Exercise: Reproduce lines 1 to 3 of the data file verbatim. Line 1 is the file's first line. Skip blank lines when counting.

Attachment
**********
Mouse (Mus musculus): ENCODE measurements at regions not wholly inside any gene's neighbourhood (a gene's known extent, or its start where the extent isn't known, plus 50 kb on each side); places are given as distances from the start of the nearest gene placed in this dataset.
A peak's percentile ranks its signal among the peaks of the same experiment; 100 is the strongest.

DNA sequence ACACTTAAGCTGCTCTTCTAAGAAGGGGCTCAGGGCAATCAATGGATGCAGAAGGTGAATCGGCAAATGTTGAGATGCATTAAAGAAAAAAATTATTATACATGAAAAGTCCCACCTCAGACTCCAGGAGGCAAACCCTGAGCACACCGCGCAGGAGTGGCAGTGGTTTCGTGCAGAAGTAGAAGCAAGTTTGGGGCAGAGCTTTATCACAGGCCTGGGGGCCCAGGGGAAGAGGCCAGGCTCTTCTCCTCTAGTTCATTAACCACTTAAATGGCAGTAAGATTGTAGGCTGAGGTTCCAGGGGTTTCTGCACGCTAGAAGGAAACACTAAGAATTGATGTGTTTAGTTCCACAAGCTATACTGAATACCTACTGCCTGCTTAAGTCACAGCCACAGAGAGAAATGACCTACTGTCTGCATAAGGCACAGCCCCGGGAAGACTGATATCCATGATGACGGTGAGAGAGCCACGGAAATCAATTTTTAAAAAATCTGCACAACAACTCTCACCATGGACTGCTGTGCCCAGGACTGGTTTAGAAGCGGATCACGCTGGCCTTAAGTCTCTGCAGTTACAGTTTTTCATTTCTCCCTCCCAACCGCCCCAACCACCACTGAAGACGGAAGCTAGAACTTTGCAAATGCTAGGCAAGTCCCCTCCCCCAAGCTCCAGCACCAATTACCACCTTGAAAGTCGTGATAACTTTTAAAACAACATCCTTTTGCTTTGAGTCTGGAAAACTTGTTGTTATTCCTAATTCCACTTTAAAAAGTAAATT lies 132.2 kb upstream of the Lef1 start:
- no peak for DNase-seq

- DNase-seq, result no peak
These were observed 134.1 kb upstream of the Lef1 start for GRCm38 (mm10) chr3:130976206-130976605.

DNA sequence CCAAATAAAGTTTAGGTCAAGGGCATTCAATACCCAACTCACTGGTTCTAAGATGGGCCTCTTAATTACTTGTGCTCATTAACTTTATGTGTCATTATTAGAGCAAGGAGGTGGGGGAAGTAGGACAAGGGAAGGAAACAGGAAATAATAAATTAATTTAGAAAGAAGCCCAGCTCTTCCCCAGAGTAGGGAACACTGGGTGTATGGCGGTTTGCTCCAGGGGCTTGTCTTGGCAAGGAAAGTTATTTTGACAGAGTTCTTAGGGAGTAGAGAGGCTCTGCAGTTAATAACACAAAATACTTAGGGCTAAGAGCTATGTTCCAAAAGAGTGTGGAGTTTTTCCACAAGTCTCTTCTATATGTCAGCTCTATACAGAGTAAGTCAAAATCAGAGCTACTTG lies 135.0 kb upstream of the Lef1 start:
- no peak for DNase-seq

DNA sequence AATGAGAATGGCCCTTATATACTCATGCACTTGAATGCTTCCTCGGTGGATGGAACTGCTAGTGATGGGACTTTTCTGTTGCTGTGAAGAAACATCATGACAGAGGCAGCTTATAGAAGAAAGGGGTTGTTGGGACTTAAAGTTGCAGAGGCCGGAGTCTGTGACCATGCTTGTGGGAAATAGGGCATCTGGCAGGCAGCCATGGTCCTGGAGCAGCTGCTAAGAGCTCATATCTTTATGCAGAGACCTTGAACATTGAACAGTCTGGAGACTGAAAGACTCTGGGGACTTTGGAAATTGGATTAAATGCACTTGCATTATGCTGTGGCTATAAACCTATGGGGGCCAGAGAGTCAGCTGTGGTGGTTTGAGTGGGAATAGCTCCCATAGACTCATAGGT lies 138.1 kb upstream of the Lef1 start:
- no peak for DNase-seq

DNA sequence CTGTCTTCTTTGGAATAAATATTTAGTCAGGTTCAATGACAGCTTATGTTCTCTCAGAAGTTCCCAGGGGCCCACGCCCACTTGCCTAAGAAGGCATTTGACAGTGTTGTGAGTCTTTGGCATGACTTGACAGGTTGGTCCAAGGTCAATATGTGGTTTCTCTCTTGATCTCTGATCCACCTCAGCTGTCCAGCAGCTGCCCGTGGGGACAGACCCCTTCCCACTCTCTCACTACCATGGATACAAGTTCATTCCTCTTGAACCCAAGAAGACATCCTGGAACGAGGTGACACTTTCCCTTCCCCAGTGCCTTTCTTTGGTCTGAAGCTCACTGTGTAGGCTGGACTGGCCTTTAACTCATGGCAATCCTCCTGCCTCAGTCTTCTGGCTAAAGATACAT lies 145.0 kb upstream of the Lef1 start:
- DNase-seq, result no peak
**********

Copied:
Mouse (Mus musculus): ENCODE measurements at regions not wholly inside any gene's neighbourhood (a gene's known extent, or its start where the extent isn't known, plus 50 kb on each side); places are given as distances from the start of the nearest gene placed in this dataset.
A peak's percentile ranks its signal among the peaks of the same experiment; 100 is the strongest.

DNA sequence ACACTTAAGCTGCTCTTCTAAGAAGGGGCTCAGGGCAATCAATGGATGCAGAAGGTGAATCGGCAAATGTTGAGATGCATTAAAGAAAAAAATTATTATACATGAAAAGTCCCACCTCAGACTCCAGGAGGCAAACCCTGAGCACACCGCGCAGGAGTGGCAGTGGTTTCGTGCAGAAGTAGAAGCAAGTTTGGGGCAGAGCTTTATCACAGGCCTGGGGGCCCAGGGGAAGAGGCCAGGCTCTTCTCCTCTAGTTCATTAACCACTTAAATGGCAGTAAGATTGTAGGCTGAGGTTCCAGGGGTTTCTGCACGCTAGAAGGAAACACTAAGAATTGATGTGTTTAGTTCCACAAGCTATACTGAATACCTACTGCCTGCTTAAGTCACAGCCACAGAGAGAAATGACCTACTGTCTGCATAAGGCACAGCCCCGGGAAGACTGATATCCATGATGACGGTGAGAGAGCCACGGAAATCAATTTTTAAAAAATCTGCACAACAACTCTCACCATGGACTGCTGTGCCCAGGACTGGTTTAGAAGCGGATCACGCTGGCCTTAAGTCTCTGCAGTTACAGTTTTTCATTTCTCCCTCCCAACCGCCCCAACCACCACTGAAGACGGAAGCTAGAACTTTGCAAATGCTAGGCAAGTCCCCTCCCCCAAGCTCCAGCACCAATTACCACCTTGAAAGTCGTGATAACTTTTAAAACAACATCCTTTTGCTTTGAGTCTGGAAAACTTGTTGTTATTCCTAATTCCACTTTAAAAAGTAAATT lies 132.2 kb upstream of the Lef1 start: